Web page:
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Isn't what the OP is doing technically against the rules?
It seems they would have the right to refuse the guest checking in because the person whose reservation it is is nowhere to be found.
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Old Jan 15, 20, 2:47 am
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Admittedly, this would be a great way earning and maintaining status. No problem at all, if OP would check-in in person. However, it still might be into the grey area to then leave the hotel to not check-out in person. Nevertheless, this might work.
OP, however, says that front desk mentioned ďrecent fraudĒ. I would be alarmed that Hilton might have detected any irregularities due to OPís practice. I personally would think twice and better refrain from that practice. We read a lot about Hilton closing accounts here.
My thoughts apart from the email address question OP brought up.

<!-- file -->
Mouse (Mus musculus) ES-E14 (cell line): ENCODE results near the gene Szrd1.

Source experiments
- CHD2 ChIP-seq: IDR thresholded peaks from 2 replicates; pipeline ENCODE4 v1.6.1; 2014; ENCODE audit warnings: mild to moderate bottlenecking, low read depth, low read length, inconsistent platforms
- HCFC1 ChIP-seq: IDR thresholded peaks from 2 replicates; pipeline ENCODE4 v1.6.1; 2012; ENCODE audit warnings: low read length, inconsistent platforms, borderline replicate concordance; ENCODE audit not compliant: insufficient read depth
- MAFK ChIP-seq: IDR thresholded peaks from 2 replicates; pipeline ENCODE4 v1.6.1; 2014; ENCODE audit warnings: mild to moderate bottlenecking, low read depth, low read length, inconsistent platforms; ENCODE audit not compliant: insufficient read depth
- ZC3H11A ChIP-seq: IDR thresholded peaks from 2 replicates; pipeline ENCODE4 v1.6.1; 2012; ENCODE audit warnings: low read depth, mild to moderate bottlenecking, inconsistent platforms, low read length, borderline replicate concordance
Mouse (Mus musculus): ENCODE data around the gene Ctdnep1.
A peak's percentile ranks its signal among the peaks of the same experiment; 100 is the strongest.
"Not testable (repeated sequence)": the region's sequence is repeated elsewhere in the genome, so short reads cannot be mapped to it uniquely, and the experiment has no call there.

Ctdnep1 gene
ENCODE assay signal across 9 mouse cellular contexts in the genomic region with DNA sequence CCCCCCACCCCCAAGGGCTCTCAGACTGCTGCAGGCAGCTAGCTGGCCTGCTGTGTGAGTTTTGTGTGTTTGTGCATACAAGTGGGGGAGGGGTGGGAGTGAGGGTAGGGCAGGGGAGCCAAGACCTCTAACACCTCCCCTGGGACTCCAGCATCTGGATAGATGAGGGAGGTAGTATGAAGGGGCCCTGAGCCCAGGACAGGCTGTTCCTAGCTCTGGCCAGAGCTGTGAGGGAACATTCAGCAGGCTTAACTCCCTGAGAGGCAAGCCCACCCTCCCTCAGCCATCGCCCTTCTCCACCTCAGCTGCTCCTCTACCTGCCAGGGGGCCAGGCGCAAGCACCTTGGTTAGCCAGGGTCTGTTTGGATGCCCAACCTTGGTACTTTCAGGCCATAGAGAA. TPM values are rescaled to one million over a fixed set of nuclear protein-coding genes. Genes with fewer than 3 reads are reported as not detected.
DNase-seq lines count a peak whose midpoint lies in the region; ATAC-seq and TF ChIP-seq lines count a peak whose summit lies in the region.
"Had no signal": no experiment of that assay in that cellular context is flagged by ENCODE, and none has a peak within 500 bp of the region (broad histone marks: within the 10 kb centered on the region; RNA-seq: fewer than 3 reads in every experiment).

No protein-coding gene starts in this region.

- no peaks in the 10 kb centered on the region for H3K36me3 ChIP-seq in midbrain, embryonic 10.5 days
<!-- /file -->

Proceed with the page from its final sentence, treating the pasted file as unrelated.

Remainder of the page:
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Old Jan 15, 20, 4:05 am
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You should never send anything like your credit card number via email. That's true for Gmail or Hilton official email addresses. Never do it.

Originally Posted by aww3583 View Post
Over the years, I've made reservations for others. In every single instance, I've made the reservation and entered their name in the "additional guests" field. Each time, the guest has been able to check-in without incident and my credit card on-file has been billed accordingly.
You've been making fraudulent reservations for years, it seems.

If you're not staying at the hotel, your name shouldn't be on the reservation. If you included your Hilton Honors number on those reservations where you're not present, you violated the terms of the frequent guest program. Like all similar programs, Hilton Honors is a frequent guest program. You must be a guest of the hotel, not just the person paying.

If you complain about this hotel to anyone, it might get back to Hilton Corporate. If they investigate, you're subject to having your account closed. The hotel will also get in trouble, but I'm guessing you'd see that as a hollow win.

From the Terms and Conditions (emphasis mine):